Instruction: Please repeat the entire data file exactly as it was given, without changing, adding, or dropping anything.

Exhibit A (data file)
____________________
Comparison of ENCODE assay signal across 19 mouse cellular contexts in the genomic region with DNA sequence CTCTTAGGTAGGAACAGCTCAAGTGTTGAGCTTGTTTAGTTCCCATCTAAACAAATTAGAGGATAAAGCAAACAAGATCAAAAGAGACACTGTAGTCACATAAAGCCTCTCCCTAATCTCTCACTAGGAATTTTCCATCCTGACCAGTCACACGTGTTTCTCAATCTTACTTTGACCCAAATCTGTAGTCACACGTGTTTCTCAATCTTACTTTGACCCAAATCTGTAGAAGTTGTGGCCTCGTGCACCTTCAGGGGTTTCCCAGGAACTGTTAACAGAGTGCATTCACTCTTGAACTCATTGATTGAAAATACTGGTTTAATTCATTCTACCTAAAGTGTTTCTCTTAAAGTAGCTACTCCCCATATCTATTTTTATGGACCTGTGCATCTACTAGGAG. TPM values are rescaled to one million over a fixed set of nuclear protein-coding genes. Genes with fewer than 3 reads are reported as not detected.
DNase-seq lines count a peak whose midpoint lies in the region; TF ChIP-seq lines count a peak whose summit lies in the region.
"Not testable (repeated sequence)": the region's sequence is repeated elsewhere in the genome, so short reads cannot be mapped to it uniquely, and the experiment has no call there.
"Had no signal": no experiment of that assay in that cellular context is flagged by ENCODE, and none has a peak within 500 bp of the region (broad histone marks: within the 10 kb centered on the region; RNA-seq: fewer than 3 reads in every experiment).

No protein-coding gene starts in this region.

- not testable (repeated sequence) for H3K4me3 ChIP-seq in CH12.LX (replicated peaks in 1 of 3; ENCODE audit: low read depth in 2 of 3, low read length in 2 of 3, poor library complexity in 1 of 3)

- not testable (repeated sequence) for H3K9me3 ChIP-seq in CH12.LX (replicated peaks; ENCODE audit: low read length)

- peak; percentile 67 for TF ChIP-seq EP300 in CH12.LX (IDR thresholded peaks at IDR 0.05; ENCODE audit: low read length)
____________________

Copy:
Comparison of ENCODE assay signal across 19 mouse cellular contexts in the genomic region with DNA sequence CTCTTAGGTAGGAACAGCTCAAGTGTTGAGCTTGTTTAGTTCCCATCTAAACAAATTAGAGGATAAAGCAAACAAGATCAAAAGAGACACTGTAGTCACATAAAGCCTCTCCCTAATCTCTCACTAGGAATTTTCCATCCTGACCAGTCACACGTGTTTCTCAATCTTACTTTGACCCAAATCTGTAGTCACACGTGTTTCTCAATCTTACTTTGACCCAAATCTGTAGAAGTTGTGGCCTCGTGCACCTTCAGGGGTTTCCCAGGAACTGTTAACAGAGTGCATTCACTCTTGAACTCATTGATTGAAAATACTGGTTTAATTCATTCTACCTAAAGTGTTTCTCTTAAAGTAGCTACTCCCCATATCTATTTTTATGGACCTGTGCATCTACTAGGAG. TPM values are rescaled to one million over a fixed set of nuclear protein-coding genes. Genes with fewer than 3 reads are reported as not detected.
DNase-seq lines count a peak whose midpoint lies in the region; TF ChIP-seq lines count a peak whose summit lies in the region.
"Not testable (repeated sequence)": the region's sequence is repeated elsewhere in the genome, so short reads cannot be mapped to it uniquely, and the experiment has no call there.
"Had no signal": no experiment of that assay in that cellular context is flagged by ENCODE, and none has a peak within 500 bp of the region (broad histone marks: within the 10 kb centered on the region; RNA-seq: fewer than 3 reads in every experiment).

No protein-coding gene starts in this region.

- not testable (repeated sequence) for H3K4me3 ChIP-seq in CH12.LX (replicated peaks in 1 of 3; ENCODE audit: low read depth in 2 of 3, low read length in 2 of 3, poor library complexity in 1 of 3)

- not testable (repeated sequence) for H3K9me3 ChIP-seq in CH12.LX (replicated peaks; ENCODE audit: low read length)

- peak; percentile 67 for TF ChIP-seq EP300 in CH12.LX (IDR thresholded peaks at IDR 0.05; ENCODE audit: low read length)